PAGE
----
Trump’s hasty reversal on sanctions is deeply suspicious, said the St. Louis Post-Dispatch. Despite a litany of “egregious transgressions” by Russia—including Moscow’s denial that the Assad regime used chemical weapons—he continues to advocate “a good relationship” with Russian President Vladimir Putin. Could the once far-fetched notion that Trump is being blackmailed by Putin actually hold some truth?
What the columnists said
“Somewhere, deep in his concrete labyrinth,” Assad is smiling, said Dexter Filkins in NewYorker.com. He’s paid only a small price for using chemical weapons to flush out the remaining resistance in Douma. Trump gave him time to move his warplanes to Russian bases, and held back a truly punishing attack that would antagonize Moscow. Assad now knows Trump will never seek to force him from power, no matter how many Syrians he slaughters. Trump “deserves credit” for enforcing President Obama’s infamous “red line,” said Marc Thiessen in The Washington Post. But the airstrikes didn’t hit “a single airplane, airfield, or delivery system,” leaving his air force intact. This “weak” response will not only leave Assad “emboldened,” it will also reassure North Korean leader Kim Jong Un that Trump’s bellicose threats are empty.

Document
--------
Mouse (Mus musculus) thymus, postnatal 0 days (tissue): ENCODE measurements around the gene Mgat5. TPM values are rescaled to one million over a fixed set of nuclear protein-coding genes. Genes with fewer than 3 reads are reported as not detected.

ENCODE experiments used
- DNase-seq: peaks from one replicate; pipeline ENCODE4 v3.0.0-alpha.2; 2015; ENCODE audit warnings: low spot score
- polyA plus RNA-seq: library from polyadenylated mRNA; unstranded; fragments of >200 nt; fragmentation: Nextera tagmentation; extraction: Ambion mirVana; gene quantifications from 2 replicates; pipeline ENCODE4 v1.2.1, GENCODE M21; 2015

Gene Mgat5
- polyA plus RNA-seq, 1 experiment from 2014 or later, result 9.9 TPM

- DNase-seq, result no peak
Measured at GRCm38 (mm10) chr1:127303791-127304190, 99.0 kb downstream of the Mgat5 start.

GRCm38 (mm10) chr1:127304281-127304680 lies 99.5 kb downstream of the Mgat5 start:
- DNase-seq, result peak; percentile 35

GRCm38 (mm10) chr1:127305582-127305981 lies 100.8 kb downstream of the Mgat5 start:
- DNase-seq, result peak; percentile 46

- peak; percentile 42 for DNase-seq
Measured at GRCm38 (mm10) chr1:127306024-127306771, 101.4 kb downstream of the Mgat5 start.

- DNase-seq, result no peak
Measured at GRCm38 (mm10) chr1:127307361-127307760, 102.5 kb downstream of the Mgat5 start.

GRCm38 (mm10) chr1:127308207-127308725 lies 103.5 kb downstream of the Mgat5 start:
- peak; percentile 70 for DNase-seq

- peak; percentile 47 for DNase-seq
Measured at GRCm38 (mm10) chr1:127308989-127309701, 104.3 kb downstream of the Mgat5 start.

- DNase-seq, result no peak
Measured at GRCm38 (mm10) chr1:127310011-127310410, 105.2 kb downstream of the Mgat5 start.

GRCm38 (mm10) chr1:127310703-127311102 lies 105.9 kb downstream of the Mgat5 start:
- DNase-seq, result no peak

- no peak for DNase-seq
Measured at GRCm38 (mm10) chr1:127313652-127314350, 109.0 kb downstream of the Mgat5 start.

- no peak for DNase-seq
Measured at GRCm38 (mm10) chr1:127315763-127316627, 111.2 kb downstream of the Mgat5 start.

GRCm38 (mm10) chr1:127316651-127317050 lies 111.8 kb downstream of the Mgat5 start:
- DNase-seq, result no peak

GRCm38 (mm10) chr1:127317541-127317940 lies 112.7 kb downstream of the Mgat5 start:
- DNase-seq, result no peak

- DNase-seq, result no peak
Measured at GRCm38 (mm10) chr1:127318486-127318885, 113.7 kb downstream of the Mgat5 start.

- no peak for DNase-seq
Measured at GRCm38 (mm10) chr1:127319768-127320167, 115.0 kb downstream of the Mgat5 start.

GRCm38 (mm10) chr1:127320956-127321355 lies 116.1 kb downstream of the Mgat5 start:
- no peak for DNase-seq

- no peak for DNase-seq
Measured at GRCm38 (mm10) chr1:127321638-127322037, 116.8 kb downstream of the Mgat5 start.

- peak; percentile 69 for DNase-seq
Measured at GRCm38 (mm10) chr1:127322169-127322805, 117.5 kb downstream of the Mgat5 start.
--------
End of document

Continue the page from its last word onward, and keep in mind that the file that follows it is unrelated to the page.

Actually, Trump appears to be embracing a sensible middle path, said Walter Russell Mead in The Wall Street Journal. Rather than trying to impose a U.S.-led solution on a broken region, he wants only to ensure that neither Russia nor Iran becomes too dominant. When the “balance of power” is secure, he can keep his distance; when that balance is threatened, he can work with regional partners to rein in aggressors. This approach “has a real chance of success,” but only if this administration can learn to manage its alliances.
The biggest worry is Trump’s “increasingly extreme mental state,” said David Frum in TheAtlantic.com. On the day the president was supposedly mulling his options for Syria, he was angrily tweeting about the criminal investigation into his private lawyer as well as the Russia investigation. Seething with “rage and resentment,” Trump is clearly allowing his emotions—and what he sees on Fox News—to “distort his decision making.” This is deeply alarming. With major military decisions ahead on Iran and North Korea, we have a commander in chief who very clearly “is not in command of himself.”
The Trump plan to replace U.S. troops in Syria with Arab-nation forces is highly problematic, said Alex Ward in Vox.com. Two of our most important would-be partners, Saudi Arabia and the United Arab Emirates, are already “overextended” militarily in Yemen, and thus unlikely to commit troops. Even if they did, most experts think their sub-par militaries “would struggle in a campaign against ISIS.” Worse, that plan would “pit the military forces of two mortal enemies” now fighting for control of the region—Shiite Iran and Sunni Saudi Arabia—directly against each other. That could provoke a “dangerous and unnecessary escalation” that could trigger a regional war.
Cover illustration by Howard McWilliam.
Cover photos from Newscom, Reuters, Newscom